The Ultimate Guide to Suspension and Handling: Part Seven – Tuning your Toe

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Below are some guidelines for setting toe and how it affects a car’s feel.

The Ultimate Guide to Suspension and Handling: Part Seven- Tuning your Toe
FWD cars like Dez Ballard’s Mini can almost always benefit from some amount of toe out.  The only potential drawback is accelerated tire wear.  On a really high powered FWD car too much toe out can cause a lot of torque steer.

Front Toe Out

Front toe out is a useful tool that can really help a car when used in moderation.  Many cars and situations can be helped with a little toe out.  Generaly front toe out speeds steering response and reduces understeer in the first quarter to third of a turn.

Front Toe Out

 

Just RightToo Much
Helps reduce understeer on turn-inMakes car twitchy under braking
Makes car more responsive to steering input Unstable in a straight line, especially over single-wheel bumps or split traction surfaces
Helps FWD and AWD cars counter their natural tendency to toe-in under throttle load.An extreme amount of front toe-out will cause the car to refuse to turn and go into unrecoverable understeer
 Car will be very crown sensitive and tend to follow the contour of the road strongly.

 

The Ultimate Guide to Suspension and Handling: Part Seven- Tuning your Toe
AWD cars like the EVO and STI almost always benefit from front toe out as well.  Nose heavy AWD cars with transverse engines derived from FWD cars can particularly benefit.

 

7 comments

  1. Practical tip: after using toe plates double check your work by placing a toe plate on the front and rear wheel on the same side of the car with the steering wheel pointed straight ahead. Lie on the ground and sight along the toe plates. Do the same on the opposite side of the car. This will show up any large errors in your toe plate alignment. It’s easy to turn a turnbuckle in the wrong direction and not notice if you skip this step. Also, be aware that changes in camber may or may not change toe. And ride height changes can affect camber and toe. So after lowering your car off the jackstands you need to bounce it at all four corners or drive it a short distance to make sure the suspension has settled back to its normal ride height. This last step is especially important if you have poly bushings which tend to have some initial resistance to rotation (hint: poly bushings occasionally need to be taken apart and greased). One last tip: On your street car if you see feathering on your tires (tread blocks wear into a wedge shape) you have a toe problem. On your track car if you have tire chunking (pieces of tread break off the tire carcass) you may have a toe problem.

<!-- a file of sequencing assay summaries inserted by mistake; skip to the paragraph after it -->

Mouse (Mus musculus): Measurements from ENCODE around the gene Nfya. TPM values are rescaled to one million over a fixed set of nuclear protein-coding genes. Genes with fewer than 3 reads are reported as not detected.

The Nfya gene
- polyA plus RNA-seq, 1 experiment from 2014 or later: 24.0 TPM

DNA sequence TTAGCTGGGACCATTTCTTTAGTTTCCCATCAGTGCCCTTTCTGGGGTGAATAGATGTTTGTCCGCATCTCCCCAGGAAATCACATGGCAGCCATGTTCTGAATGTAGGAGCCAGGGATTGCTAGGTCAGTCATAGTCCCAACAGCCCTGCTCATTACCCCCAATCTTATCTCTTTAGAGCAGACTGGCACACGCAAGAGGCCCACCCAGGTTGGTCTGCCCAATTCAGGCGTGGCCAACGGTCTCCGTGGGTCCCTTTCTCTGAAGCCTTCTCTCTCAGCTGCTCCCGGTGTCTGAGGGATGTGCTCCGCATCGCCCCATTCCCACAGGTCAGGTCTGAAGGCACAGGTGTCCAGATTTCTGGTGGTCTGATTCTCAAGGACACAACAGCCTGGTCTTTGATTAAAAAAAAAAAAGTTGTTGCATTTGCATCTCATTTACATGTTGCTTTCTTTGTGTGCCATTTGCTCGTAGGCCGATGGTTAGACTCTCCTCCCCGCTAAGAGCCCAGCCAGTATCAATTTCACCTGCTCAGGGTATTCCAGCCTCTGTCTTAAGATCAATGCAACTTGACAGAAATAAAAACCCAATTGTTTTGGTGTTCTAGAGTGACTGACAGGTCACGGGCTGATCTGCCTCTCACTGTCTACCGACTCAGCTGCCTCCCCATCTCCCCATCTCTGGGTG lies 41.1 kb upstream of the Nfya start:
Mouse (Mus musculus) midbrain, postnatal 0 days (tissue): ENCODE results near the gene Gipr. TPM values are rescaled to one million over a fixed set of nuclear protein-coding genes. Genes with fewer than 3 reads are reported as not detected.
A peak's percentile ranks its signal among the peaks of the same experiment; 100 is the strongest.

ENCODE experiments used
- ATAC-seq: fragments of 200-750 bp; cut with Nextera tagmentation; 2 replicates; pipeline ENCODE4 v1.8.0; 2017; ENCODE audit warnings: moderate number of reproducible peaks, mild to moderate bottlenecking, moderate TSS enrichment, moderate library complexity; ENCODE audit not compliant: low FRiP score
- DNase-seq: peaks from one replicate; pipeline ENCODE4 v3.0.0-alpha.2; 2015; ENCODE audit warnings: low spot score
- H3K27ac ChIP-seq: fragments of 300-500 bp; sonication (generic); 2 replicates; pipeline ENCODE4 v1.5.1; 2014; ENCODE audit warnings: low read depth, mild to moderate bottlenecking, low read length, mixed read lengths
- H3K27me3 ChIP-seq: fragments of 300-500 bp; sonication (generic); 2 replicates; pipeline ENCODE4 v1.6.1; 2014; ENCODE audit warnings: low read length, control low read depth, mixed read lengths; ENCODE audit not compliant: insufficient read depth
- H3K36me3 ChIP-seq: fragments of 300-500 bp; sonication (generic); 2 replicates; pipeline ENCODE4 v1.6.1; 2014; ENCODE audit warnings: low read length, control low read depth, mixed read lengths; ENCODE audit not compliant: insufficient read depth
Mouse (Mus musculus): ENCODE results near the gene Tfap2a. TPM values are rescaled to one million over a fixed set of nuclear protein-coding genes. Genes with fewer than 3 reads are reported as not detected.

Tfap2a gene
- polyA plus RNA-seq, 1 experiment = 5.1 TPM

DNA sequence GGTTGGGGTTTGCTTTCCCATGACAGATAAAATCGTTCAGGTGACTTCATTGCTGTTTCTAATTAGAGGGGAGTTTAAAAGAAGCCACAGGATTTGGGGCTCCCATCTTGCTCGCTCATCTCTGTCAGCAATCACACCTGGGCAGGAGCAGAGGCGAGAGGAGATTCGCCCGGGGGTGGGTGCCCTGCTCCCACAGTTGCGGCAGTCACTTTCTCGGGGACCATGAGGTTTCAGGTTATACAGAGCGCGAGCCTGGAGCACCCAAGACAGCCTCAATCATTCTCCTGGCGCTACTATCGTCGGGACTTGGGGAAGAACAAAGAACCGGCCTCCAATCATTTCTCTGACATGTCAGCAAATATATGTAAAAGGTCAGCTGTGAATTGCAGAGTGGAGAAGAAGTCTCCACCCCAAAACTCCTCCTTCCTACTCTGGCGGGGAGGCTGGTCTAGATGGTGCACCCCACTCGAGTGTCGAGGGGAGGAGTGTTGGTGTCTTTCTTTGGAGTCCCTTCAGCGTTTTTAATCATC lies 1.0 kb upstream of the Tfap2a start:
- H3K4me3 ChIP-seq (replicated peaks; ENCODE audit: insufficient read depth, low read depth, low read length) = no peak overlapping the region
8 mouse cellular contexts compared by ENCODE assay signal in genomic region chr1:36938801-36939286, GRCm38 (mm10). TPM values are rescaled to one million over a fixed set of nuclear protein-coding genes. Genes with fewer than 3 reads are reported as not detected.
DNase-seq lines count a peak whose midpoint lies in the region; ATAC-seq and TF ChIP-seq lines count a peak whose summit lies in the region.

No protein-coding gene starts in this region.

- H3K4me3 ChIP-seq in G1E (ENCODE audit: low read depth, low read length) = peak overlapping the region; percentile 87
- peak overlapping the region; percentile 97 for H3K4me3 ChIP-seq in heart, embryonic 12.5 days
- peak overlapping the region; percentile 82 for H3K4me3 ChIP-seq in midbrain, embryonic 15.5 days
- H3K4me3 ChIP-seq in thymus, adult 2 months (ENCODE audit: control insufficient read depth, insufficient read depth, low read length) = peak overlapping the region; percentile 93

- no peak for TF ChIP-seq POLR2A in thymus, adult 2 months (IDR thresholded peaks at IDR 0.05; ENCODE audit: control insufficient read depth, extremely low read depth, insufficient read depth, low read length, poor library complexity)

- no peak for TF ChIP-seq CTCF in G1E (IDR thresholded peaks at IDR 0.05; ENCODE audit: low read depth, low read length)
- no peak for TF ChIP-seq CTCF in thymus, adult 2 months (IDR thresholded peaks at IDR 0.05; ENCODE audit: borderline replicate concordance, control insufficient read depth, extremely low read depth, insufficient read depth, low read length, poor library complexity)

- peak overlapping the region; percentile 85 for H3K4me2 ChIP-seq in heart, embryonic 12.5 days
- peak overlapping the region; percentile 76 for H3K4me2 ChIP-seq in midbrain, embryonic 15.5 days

2. when you refer to 1/8 or 1/4inch adjustments are you talking about just one side or the total amount of both left and right wheels?

  3. Hey Mike!
    I was reading your The Ultimate Guide to Suspension and Handling for like three years without racing just dreaming of racing some day.
    This year was my first year of ice racing. And damn! The difference correct toe tuning makes!
    Just wanted to say how greatful I am for the guides.
    Thanks mate!

  4. Another thank you for Mike from me.

    After reducing front toe-in to the minimum the equipment could register (0.03degrees each side) and reducing the rear toe-in (0.06 degrees each) and camber (from 2.6 to 2.0 degrees) and nothing else, cornering G went from 0.8 to 1.0 on winter tyres. 0.8 was ok, but 1.0 is excellent for a street setup and i can keep the car there as long as the turn lasts. Above 1.0G understeer sets in but I think a slight increase in track width, caster and SAI might raise that.

    On good summer tyres the limit is higher but cant tell how high yet. With 215/50r17 Hankook Ventus prime2 on the rear and 225/45r17 Hankook ventus v12 evo2 up front the rear stepped out at 1.05G. Ordered wider wheels and 4 235/45r17 tyres, will see where we are after lockdown, but 1.15G or above i suspect.

    Just wanted to share those numbers for people who are wondering how much differernce toe can make, though the reduced camber in the back will also have helped to make the car turn.

  5. Hi from halfway across the world, Mike. I’m a big fan of your articles and this series in particular. What are your thoughts about using toe out to counter the toe in moment/effect caused by negative camber thrust? Assuming we don’t care about tire wear, of course.

    Hope to hear from you soon. Cheers

    Chez

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